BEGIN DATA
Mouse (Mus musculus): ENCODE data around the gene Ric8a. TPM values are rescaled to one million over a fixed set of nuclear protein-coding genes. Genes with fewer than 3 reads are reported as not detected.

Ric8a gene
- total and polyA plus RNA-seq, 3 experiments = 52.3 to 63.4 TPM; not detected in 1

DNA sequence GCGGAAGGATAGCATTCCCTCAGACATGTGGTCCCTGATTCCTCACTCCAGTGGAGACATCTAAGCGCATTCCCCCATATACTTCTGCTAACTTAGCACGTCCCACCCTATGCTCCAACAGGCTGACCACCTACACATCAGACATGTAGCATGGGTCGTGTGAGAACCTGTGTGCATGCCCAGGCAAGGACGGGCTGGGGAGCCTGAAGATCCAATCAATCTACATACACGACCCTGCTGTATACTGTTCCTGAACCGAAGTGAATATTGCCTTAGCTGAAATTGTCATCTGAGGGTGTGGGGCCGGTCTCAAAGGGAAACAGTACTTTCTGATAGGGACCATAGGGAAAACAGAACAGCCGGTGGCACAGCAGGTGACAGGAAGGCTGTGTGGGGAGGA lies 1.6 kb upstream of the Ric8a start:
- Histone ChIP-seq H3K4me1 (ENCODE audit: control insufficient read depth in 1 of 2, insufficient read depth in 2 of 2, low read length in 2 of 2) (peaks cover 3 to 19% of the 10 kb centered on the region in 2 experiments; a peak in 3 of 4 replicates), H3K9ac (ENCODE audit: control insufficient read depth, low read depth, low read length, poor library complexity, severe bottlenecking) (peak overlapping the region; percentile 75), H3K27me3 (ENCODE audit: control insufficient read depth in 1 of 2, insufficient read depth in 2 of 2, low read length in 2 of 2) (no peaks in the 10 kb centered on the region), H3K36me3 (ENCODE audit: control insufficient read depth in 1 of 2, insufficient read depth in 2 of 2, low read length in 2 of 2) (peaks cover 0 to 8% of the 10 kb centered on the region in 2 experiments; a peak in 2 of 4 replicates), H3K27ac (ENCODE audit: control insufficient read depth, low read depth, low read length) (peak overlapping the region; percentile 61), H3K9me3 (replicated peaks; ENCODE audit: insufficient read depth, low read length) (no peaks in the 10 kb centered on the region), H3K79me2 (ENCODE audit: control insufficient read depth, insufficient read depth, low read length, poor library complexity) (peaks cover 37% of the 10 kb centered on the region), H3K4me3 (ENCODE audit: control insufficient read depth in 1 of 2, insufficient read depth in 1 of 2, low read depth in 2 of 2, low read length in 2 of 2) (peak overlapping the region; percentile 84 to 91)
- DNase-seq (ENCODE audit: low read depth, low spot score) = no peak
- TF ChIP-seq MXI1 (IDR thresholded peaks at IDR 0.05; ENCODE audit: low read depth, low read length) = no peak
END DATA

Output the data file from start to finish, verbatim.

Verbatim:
Mouse (Mus musculus): ENCODE data around the gene Ric8a. TPM values are rescaled to one million over a fixed set of nuclear protein-coding genes. Genes with fewer than 3 reads are reported as not detected.

Ric8a gene
- total and polyA plus RNA-seq, 3 experiments = 52.3 to 63.4 TPM; not detected in 1

DNA sequence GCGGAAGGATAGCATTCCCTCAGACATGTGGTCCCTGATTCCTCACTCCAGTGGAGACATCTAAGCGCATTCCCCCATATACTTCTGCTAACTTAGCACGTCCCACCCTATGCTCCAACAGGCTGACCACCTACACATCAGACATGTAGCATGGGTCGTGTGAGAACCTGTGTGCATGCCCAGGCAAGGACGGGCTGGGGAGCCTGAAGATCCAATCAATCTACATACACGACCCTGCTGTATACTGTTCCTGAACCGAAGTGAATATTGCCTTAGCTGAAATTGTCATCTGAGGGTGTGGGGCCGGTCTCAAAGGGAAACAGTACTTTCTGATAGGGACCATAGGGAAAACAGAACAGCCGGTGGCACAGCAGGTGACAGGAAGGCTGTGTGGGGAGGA lies 1.6 kb upstream of the Ric8a start:
- Histone ChIP-seq H3K4me1 (ENCODE audit: control insufficient read depth in 1 of 2, insufficient read depth in 2 of 2, low read length in 2 of 2) (peaks cover 3 to 19% of the 10 kb centered on the region in 2 experiments; a peak in 3 of 4 replicates), H3K9ac (ENCODE audit: control insufficient read depth, low read depth, low read length, poor library complexity, severe bottlenecking) (peak overlapping the region; percentile 75), H3K27me3 (ENCODE audit: control insufficient read depth in 1 of 2, insufficient read depth in 2 of 2, low read length in 2 of 2) (no peaks in the 10 kb centered on the region), H3K36me3 (ENCODE audit: control insufficient read depth in 1 of 2, insufficient read depth in 2 of 2, low read length in 2 of 2) (peaks cover 0 to 8% of the 10 kb centered on the region in 2 experiments; a peak in 2 of 4 replicates), H3K27ac (ENCODE audit: control insufficient read depth, low read depth, low read length) (peak overlapping the region; percentile 61), H3K9me3 (replicated peaks; ENCODE audit: insufficient read depth, low read length) (no peaks in the 10 kb centered on the region), H3K79me2 (ENCODE audit: control insufficient read depth, insufficient read depth, low read length, poor library complexity) (peaks cover 37% of the 10 kb centered on the region), H3K4me3 (ENCODE audit: control insufficient read depth in 1 of 2, insufficient read depth in 1 of 2, low read depth in 2 of 2, low read length in 2 of 2) (peak overlapping the region; percentile 84 to 91)
- DNase-seq (ENCODE audit: low read depth, low spot score) = no peak
- TF ChIP-seq MXI1 (IDR thresholded peaks at IDR 0.05; ENCODE audit: low read depth, low read length) = no peak